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This expansive temple complex contains one of the most historic buildings in Nánjīng – the Beamless Hall (无梁殿; Wúliáng Diàn), built in 1381 entirely out of brick and stone and containing no beam supports. Buildings during the Ming dynasty were normally constructed of wood, but timber shortages meant that builders had to rely on brick. The structure has a vaulted ceiling and a large stone platform where Buddhist statues once sat.
A road runs on both sides of the hall and up two flights of steps to the graceful Pine Wind Pavilion (松风阁; Sōngfēng Gé), originally dedicated to Guanyin as part of Línggǔ Temple. The ochre-walled temple is also home to the Dàbiàn Juétáng (大遍觉堂) memorial hall, dedicated to Xuan Zang (the Buddhist monk who travelled to India and brought back the Buddhist scriptures). Inside the memorial hall is a statue of the travelling monk, pen aloft, with a cabinet housing a golden model of a pagoda with part of Xuan Zang’s skull within it. To his right is a model wooden pagoda, also within a cabinet.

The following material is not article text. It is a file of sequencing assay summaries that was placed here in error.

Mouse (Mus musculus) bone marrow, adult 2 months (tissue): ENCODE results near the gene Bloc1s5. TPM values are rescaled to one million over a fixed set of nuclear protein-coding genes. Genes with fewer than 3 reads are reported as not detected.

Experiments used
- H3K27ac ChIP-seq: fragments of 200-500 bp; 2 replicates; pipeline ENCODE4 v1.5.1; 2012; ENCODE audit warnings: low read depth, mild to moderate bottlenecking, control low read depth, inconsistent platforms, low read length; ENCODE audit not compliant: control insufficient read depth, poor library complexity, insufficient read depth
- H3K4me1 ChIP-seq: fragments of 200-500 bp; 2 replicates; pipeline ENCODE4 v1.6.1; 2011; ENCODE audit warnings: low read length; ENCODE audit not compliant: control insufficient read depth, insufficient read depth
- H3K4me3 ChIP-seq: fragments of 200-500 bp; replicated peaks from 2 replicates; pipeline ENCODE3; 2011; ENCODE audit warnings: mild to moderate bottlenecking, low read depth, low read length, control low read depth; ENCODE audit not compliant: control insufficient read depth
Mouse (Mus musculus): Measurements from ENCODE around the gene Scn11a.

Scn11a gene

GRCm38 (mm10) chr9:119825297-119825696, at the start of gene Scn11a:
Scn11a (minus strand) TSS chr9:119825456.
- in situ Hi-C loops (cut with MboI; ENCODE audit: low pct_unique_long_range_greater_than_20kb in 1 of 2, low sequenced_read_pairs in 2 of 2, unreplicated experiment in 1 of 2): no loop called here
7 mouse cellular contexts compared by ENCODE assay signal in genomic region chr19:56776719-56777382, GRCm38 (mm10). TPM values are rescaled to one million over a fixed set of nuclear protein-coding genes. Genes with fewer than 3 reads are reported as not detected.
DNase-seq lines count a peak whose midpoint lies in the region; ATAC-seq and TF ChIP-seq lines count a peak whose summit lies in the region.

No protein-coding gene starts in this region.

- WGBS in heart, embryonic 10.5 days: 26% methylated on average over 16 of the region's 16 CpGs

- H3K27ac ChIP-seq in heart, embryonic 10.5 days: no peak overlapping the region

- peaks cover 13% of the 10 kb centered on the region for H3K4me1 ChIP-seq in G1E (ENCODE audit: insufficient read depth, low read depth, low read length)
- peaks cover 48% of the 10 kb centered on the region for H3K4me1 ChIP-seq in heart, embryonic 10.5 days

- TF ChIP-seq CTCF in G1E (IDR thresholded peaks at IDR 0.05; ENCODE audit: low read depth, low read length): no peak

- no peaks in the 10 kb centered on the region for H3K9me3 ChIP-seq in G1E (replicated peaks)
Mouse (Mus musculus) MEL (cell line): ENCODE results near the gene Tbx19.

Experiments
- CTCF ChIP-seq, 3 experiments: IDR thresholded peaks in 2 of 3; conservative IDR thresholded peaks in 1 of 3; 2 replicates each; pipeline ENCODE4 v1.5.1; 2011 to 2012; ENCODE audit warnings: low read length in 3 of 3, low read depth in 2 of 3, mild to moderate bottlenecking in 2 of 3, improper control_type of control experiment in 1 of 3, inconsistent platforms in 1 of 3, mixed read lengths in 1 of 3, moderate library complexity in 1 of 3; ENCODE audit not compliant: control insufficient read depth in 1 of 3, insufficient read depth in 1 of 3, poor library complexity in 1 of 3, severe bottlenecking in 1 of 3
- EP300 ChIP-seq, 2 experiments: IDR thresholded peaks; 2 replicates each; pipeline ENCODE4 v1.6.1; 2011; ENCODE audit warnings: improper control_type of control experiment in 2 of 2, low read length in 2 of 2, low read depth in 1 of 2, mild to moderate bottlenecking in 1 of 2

Uphill to the rear of the temple is the colourful Línggǔ Pagoda (灵谷塔; Línggǔ Tǎ). This nine-storey, 60m-high, octagonal pagoda was finished in 1933 under the direction of a US architect, to remember those who died during the Kuomintang revolution. A vegetarian restaurant can be found nearby. Both tour buses Y2 and Y3 run to the Línggǔ Temple from Nánjīng Train Station. Alternatively, take the metro to Zhonglingjie station, then hop on tour bus Y2 from a stop a short walk west. Bright red shuttle buses (¥5) resembling steam trains regularly connect the area to the Sun Yatsen Mausoleum, shuttling to and fro.